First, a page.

The number of states legalizing marijuana for medical and recreational use is increasing. Little is known regarding how or why adults with medical conditions use it.
To report the prevalence and patterns of marijuana use among adults with and without medical conditions, overall and by sociodemographic group, and to further examine the associations between current marijuana use and the types and number of medical conditions.
DESIGN, SETTING, AND PARTICIPANTS:
This survey study used a probability sample of US adults aged 18 years and older from the 2016 and 2017 Behavioral Risk Factor Surveillance System, a telephone-administered survey that collects data from a representative sample of US adult residents across the states regarding health-related risk behaviors, chronic health conditions, and use of preventive services.
MAIN OUTCOMES AND MEASURES:
Current (past month) and daily (≥20 days in the last 30 days) marijuana use.
The study sample included 169 036 participants (95 780 female [weighted percentage, 52.0%]). Adults with medical conditions had higher odds of reporting current marijuana use than those without medical conditions (age 18-34 years: adjusted odds ratio, 1.8 [95% CI, 1.5-2.1]; age 35-54 years: adjusted odds ratio, 1.4 [95% CI, 1.2-1.7]; age ≥55 years: adjusted odds ratio, 1.6 [95% CI, 1.3-2.0]), especially among those with asthma, chronic obstructive pulmonary disease, arthritis, cancer, and depression. Among those with medical conditions, the prevalence of marijuana use decreased with increasing age, ranging from 25.2% (95% CI, 22.0%-28.3%) for those aged 18 to 24 years to 2.4% (95% CI, 2.0%-2.8%) for those aged 65 years or older for current marijuana use and from 11.2% (95% CI, 8.7%-13.6%) to 0.9% (95% CI, 0.7%-1.2%), respectively, for daily marijuana use. Most adults who used marijuana (77.5%; 95% CI, 74.7%-80.3%), either with or without medical conditions, reported smoking as their primary method of administration. Adults with medical conditions were more likely than those without medical conditions to report using marijuana for medical reasons (45.5% [95% CI, 41.1%-49.8%] vs 21.8% [95% CI, 17.8%-25.7%]; difference, 23.7% [95% CI, 17.8%-29.6%]) and less likely to report using marijuana for recreational purposes (36.2% [95% CI, 32.1%-40.3%] vs 57.7% [95% CI, 52.6%-62.9%]; difference, -21.5% [95% CI, -28.1% to 14.9%]).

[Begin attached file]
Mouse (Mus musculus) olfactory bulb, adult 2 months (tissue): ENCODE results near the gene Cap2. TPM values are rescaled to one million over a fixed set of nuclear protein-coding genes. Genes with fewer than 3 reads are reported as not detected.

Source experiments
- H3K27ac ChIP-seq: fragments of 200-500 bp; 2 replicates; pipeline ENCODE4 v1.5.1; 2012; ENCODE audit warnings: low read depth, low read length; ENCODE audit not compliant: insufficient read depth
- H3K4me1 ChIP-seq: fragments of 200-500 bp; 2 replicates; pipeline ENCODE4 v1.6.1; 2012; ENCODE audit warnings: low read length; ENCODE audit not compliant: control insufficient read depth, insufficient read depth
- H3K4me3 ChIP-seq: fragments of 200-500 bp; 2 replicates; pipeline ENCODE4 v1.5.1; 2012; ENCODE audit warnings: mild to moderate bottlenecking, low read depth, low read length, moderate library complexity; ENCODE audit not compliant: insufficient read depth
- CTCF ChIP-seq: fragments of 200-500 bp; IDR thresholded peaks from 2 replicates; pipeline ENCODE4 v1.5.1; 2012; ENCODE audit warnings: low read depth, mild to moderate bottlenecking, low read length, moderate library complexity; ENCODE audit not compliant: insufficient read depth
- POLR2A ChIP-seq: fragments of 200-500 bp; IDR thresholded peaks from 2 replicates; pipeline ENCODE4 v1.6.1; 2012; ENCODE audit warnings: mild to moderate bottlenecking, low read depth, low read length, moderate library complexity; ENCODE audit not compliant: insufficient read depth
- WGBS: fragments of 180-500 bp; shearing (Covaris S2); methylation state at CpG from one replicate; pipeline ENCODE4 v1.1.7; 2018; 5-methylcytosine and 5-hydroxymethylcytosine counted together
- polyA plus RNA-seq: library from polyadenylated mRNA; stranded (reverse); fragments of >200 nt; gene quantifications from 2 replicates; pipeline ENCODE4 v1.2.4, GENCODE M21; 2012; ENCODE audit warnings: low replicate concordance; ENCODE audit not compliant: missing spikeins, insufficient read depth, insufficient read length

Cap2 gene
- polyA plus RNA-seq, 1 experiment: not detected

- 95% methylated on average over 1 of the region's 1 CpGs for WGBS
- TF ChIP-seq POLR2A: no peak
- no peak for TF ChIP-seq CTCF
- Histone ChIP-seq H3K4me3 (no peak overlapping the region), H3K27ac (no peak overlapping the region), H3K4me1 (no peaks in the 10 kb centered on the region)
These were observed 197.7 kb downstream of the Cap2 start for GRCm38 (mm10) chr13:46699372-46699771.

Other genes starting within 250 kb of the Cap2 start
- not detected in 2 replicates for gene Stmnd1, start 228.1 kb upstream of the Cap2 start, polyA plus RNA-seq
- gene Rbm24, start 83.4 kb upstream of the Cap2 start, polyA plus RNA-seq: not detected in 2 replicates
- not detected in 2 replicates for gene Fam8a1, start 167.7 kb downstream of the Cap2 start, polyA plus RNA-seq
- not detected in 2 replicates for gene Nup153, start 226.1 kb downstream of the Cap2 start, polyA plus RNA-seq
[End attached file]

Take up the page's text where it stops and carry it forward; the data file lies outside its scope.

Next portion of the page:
CONCLUSIONS AND RELEVANCE:
This study found that marijuana use was more common among adults with medical conditions than those without such conditions. Notably, 11.2% of young adults with medical conditions reported using marijuana on a daily basis. Clinicians should screen for marijuana use among patients, understand why and how patients are using marijuana, and work with patients to optimize outcomes and reduce marijuana-associated risks.
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